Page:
Margo Jones and the theater she founded in Dallas were pioneers, which earned national and international recognition with a policy of performing only classic or previously unproduced plays using a professional repertory company of the highest caliber and innovative theater-in-the-round staging. The Margo Jones Theatre in Dallas was a milestone in the growth of regional theater.
The theater, which she founded, continued after her death, but its success declined, and after a brief transformation to traditional proscenium staging the Margo Jones Theatre closed in December 1959.
The Margo Jones Theatre was originally incorporated under the name Dallas Civic Theater, Inc. It was also called Dallas Theater, Inc., in early materials soliciting pledges. Moreover, from the very beginning, Jones envisioned the name of the theater changing each year in accordance with the current calendar. Each year at midnight on New Year's Eve, the sign on the theater's marquee changed to the new date, so that Theater '50 became Theater '51 and so on. After her death, Jones' name was added to the title, and the theater proclaimed itself Margo Jones Theatre '55. At the beginning of the 1959-60 season, when the theater merged with the Maple Theater and abandoned arena staging, the name became Margo Jones Theatre. Bank accounts were held concurrently under both the Dallas Civic Theater and Theatre '50 names; the former for holding funds and the latter for current operating expenses.
The Theatre faced continuous difficulties in finding and maintaining suitable housing. Ultimately, problems of finances and management outweighed its critical successes, and the theatre closed in 1960.
(#3)Her theater philosophy
Margo was influenced by the European art theater, which she encountered in the 1930s, and combined this with a belief in "decentralization" - the movement to expand theater beyond Broadway's commercial domination. Through her work for the Depression-era Federal Theater Project in Houston, she also absorbed the idea of an American national theater. In the early 1940s, Margo put all these concepts together in a plan to start a national network of nonprofit, professional theaters that would serve new audiences and nurture the artists soon to emerge from World War II. At the time, professional theater was virtually non-existent outside New York.Her importance
Margo was one of the major innovators and visionaries in American theater history. She founded Theatre '47 in Dallas, a non-profit professional theater that was the first of its kind in the country, and ran it until her death in 1955. (The name changed with every year.) It provided the model for the resident theater movement of the 1960s and '70s which transformed the American stage. She was a crucial figure in the early career of Tennessee Williams and discovered playwright William Inge. Her 1955 world premiere in Dallas of Lawrence and Lee's Inherit the Wind - initially rejected by eight Broadway producers - saved a major American play.Her innovations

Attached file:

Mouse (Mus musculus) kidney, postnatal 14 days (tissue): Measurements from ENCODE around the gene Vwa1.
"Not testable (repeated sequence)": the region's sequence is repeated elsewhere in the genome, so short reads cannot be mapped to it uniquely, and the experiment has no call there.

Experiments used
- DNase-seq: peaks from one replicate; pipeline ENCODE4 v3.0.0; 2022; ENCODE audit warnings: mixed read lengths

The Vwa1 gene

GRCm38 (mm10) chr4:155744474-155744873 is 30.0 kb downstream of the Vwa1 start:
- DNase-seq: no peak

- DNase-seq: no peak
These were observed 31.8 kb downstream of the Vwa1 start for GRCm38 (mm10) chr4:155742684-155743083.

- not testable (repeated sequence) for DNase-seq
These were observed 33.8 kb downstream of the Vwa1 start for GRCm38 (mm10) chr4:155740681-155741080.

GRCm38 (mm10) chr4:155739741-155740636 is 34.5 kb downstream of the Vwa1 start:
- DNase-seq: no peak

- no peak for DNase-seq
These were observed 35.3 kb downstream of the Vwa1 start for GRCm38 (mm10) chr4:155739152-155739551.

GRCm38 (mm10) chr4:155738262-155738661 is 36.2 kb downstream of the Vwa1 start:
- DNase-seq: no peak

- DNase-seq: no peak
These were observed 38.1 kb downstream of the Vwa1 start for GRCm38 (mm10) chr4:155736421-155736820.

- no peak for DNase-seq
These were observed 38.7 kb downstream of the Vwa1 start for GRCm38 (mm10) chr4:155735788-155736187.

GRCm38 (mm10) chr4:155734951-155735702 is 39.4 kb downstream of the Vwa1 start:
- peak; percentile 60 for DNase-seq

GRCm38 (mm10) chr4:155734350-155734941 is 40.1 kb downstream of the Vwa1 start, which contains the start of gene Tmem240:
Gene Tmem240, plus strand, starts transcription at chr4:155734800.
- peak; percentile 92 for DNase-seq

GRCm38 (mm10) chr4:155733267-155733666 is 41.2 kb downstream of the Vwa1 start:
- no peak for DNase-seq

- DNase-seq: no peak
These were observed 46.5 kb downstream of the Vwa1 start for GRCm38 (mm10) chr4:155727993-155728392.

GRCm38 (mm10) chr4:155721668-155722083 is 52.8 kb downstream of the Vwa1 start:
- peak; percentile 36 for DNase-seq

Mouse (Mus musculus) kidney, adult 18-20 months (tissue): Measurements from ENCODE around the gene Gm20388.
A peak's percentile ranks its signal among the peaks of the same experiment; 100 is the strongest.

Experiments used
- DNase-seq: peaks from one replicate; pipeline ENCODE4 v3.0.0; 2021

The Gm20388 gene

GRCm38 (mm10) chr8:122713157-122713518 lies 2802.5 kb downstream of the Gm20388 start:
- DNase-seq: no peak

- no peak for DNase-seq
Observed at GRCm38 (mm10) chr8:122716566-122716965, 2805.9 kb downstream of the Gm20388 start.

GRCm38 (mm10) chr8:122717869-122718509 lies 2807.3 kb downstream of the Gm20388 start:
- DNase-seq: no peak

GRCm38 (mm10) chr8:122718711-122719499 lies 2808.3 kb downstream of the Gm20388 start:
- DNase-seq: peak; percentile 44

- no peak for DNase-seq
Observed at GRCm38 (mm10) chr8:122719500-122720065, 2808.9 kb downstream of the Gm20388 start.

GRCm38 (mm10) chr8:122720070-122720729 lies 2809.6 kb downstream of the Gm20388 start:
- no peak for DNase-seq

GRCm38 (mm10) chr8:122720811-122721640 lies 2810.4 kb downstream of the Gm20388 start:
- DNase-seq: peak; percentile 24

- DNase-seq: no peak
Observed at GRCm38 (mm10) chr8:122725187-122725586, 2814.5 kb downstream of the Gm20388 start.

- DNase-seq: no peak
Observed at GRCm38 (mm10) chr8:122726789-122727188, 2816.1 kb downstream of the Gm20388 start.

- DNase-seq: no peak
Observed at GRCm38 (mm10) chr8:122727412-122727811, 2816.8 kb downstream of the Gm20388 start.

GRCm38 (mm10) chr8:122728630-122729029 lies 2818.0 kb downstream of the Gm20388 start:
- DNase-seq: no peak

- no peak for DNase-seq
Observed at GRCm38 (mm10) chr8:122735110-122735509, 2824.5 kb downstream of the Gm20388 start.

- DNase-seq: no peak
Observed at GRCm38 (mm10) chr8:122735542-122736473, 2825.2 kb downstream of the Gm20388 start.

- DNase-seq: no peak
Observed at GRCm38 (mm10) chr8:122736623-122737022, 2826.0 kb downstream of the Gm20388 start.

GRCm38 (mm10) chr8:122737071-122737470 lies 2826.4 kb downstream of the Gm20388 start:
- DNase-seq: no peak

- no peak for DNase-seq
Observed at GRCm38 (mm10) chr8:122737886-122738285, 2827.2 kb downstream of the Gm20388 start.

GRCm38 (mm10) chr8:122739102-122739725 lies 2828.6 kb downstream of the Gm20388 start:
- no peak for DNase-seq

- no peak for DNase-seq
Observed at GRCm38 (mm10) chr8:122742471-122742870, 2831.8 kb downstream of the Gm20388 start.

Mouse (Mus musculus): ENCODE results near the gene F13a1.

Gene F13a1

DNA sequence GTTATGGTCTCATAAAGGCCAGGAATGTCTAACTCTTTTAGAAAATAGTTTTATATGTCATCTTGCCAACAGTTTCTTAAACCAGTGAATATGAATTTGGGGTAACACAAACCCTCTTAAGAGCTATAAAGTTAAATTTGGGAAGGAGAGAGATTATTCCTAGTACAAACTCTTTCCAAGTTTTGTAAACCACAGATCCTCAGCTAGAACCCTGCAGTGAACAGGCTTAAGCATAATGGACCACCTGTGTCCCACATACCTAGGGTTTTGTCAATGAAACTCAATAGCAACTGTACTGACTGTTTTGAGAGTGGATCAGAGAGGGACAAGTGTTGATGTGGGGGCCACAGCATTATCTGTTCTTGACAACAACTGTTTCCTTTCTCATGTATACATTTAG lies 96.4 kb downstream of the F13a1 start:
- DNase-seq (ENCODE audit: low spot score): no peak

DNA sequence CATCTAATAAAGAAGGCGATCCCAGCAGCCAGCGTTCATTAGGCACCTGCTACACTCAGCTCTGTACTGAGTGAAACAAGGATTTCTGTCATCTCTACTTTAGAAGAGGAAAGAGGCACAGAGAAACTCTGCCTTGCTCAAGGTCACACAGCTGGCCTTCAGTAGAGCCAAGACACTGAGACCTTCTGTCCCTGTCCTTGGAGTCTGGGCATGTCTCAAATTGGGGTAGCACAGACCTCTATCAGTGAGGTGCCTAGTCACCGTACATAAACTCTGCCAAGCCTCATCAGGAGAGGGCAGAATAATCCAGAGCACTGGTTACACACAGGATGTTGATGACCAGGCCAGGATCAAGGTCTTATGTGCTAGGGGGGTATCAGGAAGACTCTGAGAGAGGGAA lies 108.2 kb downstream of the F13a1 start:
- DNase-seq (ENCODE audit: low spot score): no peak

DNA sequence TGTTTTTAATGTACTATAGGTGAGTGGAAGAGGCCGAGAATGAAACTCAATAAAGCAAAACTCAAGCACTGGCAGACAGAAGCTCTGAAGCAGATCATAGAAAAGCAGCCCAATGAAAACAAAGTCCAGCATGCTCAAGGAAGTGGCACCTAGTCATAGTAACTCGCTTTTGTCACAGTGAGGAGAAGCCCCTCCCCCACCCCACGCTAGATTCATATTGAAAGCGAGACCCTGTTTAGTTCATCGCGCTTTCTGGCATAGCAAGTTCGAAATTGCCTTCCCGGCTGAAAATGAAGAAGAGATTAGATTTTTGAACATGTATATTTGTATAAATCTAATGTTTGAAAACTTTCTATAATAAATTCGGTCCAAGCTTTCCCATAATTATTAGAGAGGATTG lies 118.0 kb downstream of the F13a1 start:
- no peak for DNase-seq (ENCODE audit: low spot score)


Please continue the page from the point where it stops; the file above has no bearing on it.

Margo utilized and fine-tuned many producing strategies, which she detailed in her book Theatre-in-the-Round (called the "bible" of the resident theater movement). Among them: low-cost arena staging, use of a resident company of professional actors, subscription sales, board development and community involvement. In addition, she excelled at marketing, publicity and fund-raising - bringing to all tasks a legendary personal fire and energy, and a commitment to theater as art.Margo as a woman in theater
Margo was preceded by such figures as actor Eva Le Gallienne, who also sought to start a national theater, and Hallie Flanagan who ran the Federal Theater Project. She inspired followers Nina Vance and Zelda Fichandler, founders respectively of the Alley Theater in Houston (1949) and Washington's Arena Stage (1950), and others, both men and women.(1)The Margo Jones Award:
The Margo Jones Medal commemorates one of the pioneers of the American professional regional theatre movement. Margo Jones (1912-1955) supported and nurtured new plays at the theatre she founded in Dallas in 1947, including Jerome Lawrence and Robert E. Lee's Inherit the Wind, William Inge's first produced play, Farther Off From Heaven, and Tennessee William's Summer and Smoke. The pattern she created for developing new plays is now a standard method for producing new plays in the living American theatre.
The award was established by Jerome Lawrence and Robert E. Lee, and is given to "that citizen-of-the-theatre who has demonstrated a significant impact, understanding and affirmation of the craft of playwriting, with a lifetime commitment to the encouragement of the living theatre everywhere."
The Margo Jones Medal Committee includes Janet Waldo Lee, representing the family of Robert E. Lee; Deborah Robison, for the family of Jerome Lawrence; Emilie S. Kilgore, Christopher Durang and Marsha Norman, the most recent recipients of the Medal; and Alan Woods and Nena Couch, the Director and Curator of the Jerome Lawrence and Robert E. Lee Theatre Research Institute at the Ohio State University, which administers the Medal.
Information compiled from these great sources:
1-Sweet Tornado-- http://www.margojones.org/
2-Margo Jones Award- http://library.osu.edu/sites/tri/jones/jones.html